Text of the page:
(4) BEAR NECESSITIES. Adam Rowe’s “The Taxonomy of Crazy Fantasy Art: A Visual History of 1970s Polar Bear-Drawn Sleighs” at the B&N Sci-FI & Fantasy Blog, a glorious post idea in its own right, includes this insightful quote —
As one blogger at the Ragged Claws Network puts it, “Chaykin’s attempt to supply Urlik Skarsol’s polar bear team with a semi-plausible harness […] actually diminishes rather than enhances Frazetta’s gloriously silly original concept by drawing undue attention to the mundane question of how, exactly, the fantasy hero’s cool mode of transportation could be made to work in the real world and whether Chaykin’s design is, in fact, a viable solution.”
(5) NOT HAPPY DAYS. Geek Art Gallery shows what forces would have been awakened if these new heroes and villains had met while attending Star Wars High School.
(6) YODA YOU CAN TALK LIKE. Infogram by Grammarly.
[Thanks to John King Tarpinian, and Martin Morse Wooster for some of these stories. Title credit belongs to File 770 contributing editor of the day Alan Baumler.]
I used to sing The Sun Is A Mass to my boys when they were babies. Also Particle Man, Cowtown, Turn Around and Constantinople. If they were still awake I went into American Pie and after that I gave up and sang Alleluia.
They’re all traditional Irish lullabies.
@Tasha Turner —
When I mentor writers about dealing with their first one star review I suggest they look up their favorite authors. Then celebrate making it to the big time as they are in good company with all the greats.
The person from whom I got my first one-star review had given Consider Phlebas a two star rating. It was very difficult to take the one star personally after I’d discovered that.
Glaurung the Golden, Father of Dragons isn’t at all good, but is an actual character. (So is Smaug. Ancalagon, not so much.)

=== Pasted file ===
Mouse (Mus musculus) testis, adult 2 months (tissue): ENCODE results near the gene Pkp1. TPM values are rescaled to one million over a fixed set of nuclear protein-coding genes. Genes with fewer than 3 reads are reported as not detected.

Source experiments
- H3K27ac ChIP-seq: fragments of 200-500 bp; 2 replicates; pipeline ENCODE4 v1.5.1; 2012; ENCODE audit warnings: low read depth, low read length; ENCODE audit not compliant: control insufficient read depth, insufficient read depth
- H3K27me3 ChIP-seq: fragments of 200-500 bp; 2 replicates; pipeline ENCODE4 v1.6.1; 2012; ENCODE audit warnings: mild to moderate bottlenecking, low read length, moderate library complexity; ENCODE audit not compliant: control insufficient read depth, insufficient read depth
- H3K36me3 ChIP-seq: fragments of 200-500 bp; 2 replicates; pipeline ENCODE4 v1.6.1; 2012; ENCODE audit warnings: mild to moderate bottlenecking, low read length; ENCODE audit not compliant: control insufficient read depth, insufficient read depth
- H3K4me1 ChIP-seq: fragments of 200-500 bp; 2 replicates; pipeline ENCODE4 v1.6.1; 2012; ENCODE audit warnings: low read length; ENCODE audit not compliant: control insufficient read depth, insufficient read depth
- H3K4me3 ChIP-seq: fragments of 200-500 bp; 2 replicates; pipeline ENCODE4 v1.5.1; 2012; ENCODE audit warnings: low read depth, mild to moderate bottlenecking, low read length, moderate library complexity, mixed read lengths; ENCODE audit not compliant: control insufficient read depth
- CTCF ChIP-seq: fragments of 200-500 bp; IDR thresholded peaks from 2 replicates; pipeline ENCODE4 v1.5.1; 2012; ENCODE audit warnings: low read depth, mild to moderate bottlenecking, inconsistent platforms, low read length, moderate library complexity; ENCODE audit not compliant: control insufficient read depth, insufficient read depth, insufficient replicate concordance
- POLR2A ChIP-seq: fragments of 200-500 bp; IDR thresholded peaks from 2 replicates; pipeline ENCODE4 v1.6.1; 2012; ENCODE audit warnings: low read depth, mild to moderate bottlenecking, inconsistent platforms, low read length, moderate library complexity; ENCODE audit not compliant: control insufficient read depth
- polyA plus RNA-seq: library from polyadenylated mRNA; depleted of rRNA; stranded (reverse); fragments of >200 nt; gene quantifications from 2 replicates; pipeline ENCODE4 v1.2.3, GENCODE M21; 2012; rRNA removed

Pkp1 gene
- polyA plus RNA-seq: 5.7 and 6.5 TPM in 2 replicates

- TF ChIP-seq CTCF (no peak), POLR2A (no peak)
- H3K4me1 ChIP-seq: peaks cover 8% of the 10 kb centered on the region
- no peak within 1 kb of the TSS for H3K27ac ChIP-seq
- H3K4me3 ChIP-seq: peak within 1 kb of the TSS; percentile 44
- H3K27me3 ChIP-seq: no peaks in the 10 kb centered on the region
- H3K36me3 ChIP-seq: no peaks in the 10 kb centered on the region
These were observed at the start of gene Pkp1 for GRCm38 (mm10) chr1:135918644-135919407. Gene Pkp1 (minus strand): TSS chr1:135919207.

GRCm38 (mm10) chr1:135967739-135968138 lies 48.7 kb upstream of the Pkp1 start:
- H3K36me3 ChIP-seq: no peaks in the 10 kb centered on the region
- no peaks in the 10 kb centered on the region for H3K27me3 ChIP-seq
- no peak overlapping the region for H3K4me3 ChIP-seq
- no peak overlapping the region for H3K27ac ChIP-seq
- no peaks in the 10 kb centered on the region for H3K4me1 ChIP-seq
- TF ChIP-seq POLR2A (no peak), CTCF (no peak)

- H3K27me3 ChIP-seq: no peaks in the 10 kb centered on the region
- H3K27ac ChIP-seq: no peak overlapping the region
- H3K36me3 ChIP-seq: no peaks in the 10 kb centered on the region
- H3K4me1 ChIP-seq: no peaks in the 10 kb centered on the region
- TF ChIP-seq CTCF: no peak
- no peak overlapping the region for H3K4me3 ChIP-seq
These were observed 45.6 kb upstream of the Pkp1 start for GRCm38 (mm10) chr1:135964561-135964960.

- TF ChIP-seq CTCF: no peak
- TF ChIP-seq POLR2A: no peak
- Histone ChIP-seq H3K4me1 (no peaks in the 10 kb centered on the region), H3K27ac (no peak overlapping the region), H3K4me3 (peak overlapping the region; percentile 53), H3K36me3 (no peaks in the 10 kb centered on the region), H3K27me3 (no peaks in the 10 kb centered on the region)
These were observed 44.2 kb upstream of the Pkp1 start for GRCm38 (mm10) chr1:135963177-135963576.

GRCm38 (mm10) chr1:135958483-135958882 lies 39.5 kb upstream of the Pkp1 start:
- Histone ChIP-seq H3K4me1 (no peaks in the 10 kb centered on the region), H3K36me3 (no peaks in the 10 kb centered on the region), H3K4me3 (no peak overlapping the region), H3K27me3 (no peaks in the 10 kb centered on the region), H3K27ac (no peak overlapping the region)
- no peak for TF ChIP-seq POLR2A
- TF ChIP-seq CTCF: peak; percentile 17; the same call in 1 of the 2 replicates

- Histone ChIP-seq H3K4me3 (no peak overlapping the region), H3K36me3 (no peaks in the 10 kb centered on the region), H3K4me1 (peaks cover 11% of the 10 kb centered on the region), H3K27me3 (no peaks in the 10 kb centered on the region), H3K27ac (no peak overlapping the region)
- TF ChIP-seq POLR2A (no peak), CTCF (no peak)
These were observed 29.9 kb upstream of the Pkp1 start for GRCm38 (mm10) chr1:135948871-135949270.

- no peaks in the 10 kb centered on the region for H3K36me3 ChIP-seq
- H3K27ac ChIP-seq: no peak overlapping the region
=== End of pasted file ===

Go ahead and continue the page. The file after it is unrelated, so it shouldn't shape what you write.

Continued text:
Yevaud and Orm-Embar from Earthsea also come to mind.
That Puff fanfic has me weeping now. Thank you, Lenora Rose.
@Jim Henley: I rewrote the ending for “Itsy-Bitsy Spider”
LOL! Thanks, that was great. 😀 Like a “How It Should Have Ended” bit.
Thanks to Lexica, Lis, World Weary and Kendall – and I hope I caught everyone…
Jim Henley: I quoted your version of Itsy Bitsy Spider to my husband over supper. He laughed.
@Vasha, @Cheryl S, and @lurkertype – Finished Wylding Hall today, and was glad I took your recommendations to heart. I’m not sure if I’m really impressed or what, but the filer recommendations I’ve followed through with have almost all been excellent.
It reminded me of a less artsy House of Leaves in its creepiness and not-quite horror.
Hand’s writing doesn’t get in the way of her storytelling, and though at times I’d lose track of which POV I was on, I more often found myself enjoying how combining the subjective nature of all the (slightly) unreliable narrators’ recollections gave a clearer view of the events they were remembering than any one would have.
There were no surprises in the story, but it was well told, and elements are lingering in my mind.